It's those distinctive colours of chocolate and cream that make these attractive pots so identifiable as Briglin Pottery. There's a wonderful hand-crafted feel about Briglin studio pottery. The robust red clay bodies, the swirls and stripes of freely applied earthy, natural colours and the simple yet elegant shapes.
The Briglin studio is unusual in that, whilst many other small studio potteries were located in the countryside of Cornwall, Devon, etc., the founders of Briglin set up their pottery right in the heart of London.
I would think the pots shown here date from around the mid 1970s. I suspect the patterns shown are fairly common and were produced in quite large numbers. But some of the more uncommon designs really are extremely good looking studio pots. And it wouldn't surprise me if Briglin soon begins to become more and more popular amongst collectors.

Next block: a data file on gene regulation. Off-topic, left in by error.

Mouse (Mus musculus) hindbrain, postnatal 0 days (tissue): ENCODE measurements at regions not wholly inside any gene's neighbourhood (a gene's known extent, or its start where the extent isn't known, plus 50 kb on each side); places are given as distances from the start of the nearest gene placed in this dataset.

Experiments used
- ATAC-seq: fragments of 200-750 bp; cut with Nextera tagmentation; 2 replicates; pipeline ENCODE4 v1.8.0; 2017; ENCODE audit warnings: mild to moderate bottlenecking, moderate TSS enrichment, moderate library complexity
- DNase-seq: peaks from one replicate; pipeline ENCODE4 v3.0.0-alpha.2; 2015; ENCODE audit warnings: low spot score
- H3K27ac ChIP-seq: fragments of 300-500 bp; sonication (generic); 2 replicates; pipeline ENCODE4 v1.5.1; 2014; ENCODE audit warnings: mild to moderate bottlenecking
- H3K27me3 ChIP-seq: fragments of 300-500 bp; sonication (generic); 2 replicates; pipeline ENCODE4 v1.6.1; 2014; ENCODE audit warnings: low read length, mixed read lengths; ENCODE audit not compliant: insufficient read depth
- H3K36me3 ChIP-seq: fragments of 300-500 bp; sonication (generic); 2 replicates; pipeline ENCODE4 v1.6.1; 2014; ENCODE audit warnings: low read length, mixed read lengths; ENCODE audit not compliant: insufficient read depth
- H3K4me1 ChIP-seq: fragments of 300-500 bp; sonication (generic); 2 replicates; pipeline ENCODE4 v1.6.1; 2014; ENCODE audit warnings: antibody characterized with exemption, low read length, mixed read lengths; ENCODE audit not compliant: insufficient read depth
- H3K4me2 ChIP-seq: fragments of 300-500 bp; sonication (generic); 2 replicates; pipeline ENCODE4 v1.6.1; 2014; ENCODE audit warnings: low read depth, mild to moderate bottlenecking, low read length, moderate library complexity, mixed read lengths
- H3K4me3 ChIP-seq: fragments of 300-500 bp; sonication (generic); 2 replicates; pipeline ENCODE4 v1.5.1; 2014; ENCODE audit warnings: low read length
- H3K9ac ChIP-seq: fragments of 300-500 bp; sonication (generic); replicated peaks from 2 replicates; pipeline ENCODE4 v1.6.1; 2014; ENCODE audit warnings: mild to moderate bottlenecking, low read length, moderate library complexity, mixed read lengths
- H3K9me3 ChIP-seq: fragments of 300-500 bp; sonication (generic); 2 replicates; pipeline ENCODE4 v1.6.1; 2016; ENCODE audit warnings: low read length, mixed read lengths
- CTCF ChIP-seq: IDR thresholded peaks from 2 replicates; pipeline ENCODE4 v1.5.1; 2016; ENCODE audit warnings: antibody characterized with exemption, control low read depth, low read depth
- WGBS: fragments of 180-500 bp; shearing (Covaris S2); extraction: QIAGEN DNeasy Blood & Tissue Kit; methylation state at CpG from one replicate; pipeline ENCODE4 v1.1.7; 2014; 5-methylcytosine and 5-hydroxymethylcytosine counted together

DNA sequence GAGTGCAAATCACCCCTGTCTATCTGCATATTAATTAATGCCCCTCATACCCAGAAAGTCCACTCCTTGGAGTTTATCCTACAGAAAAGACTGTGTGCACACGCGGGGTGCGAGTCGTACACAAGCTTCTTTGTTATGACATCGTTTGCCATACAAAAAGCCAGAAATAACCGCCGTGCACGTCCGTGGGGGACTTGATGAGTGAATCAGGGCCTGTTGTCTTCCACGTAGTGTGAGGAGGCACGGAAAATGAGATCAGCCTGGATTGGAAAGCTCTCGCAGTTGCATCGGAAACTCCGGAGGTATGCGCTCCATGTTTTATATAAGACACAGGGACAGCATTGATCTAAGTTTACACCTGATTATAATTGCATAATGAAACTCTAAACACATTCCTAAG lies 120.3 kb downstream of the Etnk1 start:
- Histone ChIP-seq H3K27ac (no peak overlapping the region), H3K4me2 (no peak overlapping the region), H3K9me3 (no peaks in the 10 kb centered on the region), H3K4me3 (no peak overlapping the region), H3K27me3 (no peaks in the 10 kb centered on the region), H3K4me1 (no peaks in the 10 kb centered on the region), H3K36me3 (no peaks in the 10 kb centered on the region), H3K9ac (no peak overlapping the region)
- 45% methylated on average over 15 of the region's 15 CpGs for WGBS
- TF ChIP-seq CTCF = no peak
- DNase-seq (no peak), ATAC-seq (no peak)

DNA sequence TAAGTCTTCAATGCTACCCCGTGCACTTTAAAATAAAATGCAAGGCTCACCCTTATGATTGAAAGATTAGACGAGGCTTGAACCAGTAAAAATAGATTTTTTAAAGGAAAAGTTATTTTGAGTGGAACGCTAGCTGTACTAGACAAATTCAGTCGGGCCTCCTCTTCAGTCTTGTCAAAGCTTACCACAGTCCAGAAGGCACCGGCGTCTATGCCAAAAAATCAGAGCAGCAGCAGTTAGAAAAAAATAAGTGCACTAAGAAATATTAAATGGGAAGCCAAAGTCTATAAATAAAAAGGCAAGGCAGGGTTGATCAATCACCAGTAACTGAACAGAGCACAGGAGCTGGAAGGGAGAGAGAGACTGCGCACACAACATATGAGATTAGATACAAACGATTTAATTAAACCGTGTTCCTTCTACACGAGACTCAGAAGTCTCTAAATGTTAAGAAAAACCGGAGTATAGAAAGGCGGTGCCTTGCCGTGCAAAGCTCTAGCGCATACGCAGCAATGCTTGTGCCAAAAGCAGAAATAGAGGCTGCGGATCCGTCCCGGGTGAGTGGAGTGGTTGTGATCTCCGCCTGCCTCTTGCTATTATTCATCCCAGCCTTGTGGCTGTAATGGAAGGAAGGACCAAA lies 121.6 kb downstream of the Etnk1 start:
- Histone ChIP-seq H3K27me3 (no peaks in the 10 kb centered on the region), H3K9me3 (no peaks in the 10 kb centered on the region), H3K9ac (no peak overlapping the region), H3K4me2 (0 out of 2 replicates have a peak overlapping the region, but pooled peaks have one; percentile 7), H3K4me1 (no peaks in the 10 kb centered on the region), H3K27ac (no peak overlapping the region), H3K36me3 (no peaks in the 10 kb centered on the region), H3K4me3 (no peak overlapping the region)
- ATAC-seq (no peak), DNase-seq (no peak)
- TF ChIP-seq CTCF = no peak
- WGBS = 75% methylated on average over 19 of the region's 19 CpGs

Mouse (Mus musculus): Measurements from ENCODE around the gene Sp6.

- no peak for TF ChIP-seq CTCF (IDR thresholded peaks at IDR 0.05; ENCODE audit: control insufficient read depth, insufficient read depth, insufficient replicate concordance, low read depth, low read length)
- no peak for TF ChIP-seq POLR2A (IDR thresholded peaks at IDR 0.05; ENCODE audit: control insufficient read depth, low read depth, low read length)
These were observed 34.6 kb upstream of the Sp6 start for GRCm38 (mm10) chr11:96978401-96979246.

At the moment, Briglin pottery seems to sell for quite modest amounts but it may not stay that way for long. When you consider what happened to the price of Troika studio pottery, it may not be a bad idea to be on the look out for a tasty bit of Briglin's chocolate and cream for yourself.
For more information and some superb examples of Briglin studio pottery, there's an excellent and helpful webstite here: Briglin pottery